The most interesting elements are those that fall outside of coding regions. These ultraconservative elements are most likely to be involved in regulating gene expression or some other essential feature of non-coding DNA. The fact that they are identical in species who last shared a common ancestor 100 million years ago is powerful evidence of adaptation.
Ahitiv et al. (2007) set out to test this hypothesis by selecting four examples of ultraconservative elements for further analysis. They discovered that the elements function as tissue specific enhancers in a test designed to look at how they control expression of a maker gene in mouse embryos. The results are shown in Figure 1 (left) of their paper, which was just published in the open access journal PLoS Biology.
The figure shows the genomic location of the four ultraconserved elements; uc248 (222 bp), uc329 (307 bp), uc467 (731 bp), and uc482 (295 bp).
Of these, uc467 is the most remarkable because it is 731 bp in length and resides in the last intron of the DNA polymerase alpha 1 gene (POLA1) on the human X chromosome. The enhancer trap experiment shows that this segment of conserved DNA directs expression of the marker gene in embryonic brain cells (shown as the dark blue area in the embryo above the 467 site). This is usually taken as evidence of specific regulatory sequences that bind transcription factors.
Ahituv et al. then deleted the four ultraconserved sequences from the mouse genome using standard knockout technology. Mice that were homozygous for the knockouts showed no evidence of any defect compared to wild-type mice. In other words, the ultraconserved elements seemed to be completely dispensable—a result that is not consistent with their extreme conservation.
What are the possible explanations? It's possible that the authors missed a phenotype that can only be detected outside the laboratory. It's also possible that the sequences really aren't conserved because they perform an important function but for another reason. Here's how the authors explain their results,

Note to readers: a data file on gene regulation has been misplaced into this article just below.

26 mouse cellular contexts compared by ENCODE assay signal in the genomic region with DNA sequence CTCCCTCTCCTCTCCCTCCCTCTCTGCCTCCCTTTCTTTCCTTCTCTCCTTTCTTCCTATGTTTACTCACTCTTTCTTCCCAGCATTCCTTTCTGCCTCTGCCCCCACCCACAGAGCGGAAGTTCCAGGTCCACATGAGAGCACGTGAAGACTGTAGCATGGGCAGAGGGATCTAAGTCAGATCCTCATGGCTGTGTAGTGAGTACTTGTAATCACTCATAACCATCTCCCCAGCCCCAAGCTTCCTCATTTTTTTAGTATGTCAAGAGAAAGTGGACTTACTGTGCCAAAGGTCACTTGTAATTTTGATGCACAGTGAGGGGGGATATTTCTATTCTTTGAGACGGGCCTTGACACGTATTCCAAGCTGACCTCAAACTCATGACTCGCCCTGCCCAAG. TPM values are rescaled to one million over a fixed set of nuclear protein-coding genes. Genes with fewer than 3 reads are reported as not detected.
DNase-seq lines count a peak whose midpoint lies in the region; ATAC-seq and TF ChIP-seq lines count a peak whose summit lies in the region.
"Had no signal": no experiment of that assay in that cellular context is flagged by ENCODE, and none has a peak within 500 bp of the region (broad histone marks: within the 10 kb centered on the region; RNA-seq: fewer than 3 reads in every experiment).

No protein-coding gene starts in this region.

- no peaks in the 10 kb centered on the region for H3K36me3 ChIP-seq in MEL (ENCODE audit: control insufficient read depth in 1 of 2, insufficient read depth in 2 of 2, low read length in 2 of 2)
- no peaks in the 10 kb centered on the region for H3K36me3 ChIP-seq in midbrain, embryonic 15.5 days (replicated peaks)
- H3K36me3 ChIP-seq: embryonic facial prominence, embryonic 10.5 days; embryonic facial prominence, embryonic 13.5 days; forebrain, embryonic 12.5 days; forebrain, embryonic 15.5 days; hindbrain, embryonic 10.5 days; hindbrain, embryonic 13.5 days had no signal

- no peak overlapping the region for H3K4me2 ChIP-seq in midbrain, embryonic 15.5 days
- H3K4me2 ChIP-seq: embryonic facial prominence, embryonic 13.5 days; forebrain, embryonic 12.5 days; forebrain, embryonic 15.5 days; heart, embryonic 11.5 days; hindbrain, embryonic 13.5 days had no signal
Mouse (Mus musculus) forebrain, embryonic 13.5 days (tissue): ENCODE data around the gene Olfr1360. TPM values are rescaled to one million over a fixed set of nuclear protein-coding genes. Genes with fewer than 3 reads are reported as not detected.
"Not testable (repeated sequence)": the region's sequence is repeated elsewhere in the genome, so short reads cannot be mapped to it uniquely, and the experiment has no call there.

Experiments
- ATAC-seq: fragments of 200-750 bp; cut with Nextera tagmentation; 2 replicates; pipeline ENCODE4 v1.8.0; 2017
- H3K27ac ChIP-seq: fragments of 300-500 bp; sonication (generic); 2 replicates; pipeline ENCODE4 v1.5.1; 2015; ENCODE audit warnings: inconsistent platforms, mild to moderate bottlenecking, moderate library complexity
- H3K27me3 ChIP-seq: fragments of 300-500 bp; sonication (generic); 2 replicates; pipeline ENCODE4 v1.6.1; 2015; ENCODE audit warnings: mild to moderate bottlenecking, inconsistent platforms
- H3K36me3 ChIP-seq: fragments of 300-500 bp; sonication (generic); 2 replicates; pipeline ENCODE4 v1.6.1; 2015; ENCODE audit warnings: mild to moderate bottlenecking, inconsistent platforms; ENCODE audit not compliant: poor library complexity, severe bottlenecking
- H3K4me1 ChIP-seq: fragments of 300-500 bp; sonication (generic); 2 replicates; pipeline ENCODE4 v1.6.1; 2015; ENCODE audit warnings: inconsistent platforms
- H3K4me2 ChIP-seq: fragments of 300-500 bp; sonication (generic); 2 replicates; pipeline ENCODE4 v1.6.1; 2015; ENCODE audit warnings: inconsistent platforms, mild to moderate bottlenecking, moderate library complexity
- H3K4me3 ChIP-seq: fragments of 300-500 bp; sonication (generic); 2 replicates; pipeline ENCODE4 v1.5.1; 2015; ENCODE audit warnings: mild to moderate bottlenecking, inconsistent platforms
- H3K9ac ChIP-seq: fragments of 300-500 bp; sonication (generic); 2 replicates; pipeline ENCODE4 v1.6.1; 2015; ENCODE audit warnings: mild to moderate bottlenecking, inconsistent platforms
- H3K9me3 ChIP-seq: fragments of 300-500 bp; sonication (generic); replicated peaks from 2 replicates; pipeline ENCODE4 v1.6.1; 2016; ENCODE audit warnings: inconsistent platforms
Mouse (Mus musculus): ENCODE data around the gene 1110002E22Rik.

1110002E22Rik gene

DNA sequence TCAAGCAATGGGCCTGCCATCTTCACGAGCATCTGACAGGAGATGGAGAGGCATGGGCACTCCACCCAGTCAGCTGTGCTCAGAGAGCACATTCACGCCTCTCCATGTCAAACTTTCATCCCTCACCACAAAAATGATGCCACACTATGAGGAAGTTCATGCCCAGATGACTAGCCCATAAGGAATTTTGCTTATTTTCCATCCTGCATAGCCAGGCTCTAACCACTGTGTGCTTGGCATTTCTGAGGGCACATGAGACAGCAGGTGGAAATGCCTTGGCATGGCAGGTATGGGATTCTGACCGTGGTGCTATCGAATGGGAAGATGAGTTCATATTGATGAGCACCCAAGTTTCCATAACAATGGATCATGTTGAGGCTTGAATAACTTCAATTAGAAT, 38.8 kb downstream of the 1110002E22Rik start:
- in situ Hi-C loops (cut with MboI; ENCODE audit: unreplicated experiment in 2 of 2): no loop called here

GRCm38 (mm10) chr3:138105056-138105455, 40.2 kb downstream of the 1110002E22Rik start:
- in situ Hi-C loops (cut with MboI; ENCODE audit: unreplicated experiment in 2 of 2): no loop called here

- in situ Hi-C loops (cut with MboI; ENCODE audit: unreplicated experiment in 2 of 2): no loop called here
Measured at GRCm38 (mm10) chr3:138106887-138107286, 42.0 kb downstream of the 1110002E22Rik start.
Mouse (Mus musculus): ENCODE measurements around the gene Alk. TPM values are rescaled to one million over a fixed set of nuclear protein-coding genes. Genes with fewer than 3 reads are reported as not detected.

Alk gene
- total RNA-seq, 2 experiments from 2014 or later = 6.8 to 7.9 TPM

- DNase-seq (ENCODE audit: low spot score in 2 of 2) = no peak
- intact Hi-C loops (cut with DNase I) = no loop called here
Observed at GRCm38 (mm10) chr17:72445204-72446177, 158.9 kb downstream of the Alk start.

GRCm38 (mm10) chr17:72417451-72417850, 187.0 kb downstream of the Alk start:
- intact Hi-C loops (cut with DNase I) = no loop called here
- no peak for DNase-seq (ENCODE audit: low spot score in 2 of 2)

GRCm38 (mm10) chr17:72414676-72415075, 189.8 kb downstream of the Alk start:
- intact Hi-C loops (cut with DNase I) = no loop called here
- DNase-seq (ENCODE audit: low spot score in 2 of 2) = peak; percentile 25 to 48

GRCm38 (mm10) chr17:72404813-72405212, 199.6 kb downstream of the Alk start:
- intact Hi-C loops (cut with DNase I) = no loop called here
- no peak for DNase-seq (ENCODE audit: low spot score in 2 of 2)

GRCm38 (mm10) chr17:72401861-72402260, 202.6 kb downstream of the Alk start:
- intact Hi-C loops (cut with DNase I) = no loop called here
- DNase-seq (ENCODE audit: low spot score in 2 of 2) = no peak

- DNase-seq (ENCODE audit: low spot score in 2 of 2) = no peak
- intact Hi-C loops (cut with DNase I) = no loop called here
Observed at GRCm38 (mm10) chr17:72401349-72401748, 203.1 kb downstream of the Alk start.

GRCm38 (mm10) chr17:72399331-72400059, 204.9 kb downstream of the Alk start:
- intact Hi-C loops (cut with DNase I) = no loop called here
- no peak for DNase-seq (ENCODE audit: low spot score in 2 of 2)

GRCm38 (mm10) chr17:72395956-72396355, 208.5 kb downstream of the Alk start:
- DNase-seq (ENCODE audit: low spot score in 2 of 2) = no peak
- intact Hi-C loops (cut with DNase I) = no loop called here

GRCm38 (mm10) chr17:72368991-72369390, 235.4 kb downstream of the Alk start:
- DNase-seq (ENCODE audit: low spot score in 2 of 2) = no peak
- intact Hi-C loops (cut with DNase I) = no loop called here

Based on the compelling evidence that ultraconserved elements are conserved due to functional constraint, it has been proposed that their removal in vivo would lead to a significant phenotypic impact [7,8]. Accordingly, our results were unexpected. It is possible that our assays were not able to detect dramatic phenotypes that under a different setting, for instance, outside the controlled laboratory setting, would become evident. Moreover, possible phenotypes might become evident only on a longer timescale, such as longer generation time. It is also possible that subtler genetic manipulations of the ultraconserved elements might lead to an evident phenotype due to a gain-of-function-type mechanism. All four elements examined in this study demonstrated in vivo enhancer activity when tested in a transgenic mouse assay (Figure 1) , which would suggest regulatory element redundancy as another possible explanation for the lack of a significant impact following the removal of these specific elements. Just as gene redundancy has been shown to be responsible for the lack of phenotypes associated with many seemingly vital gene knockouts, regulatory sequence redundancy  can similarly provide a possible explanation for the lack of a marked phenotype in this study. While our studies have not defined a specific need for the extreme sequence constraints of noncoding ultraconserved elements, they have ruled out the hypothesis that these constraints reflect crucial functions required for viability.[UPDATE: Ryan Gregory at Genomicron discusses the same paper with a more thorough coverage of the background information and the relevance to junk DNA (Ultraconserved non-coding regions must be functional... right?). R. Ford Denison at This Week in Evolution has some thoughts on the paper (If it's junk, can we get rid of it?")]
Ahituv, N,, Zhu, Y., Visel, A., Holt, A., Afzal, V., Pennacchio, L.A., and Rubin, E.M. (2007) Deletion of Ultraconserved Elements Yields Viable Mice. PLoS Biol 5(9): e234 doi:10.1371/journal.pbio.0050234.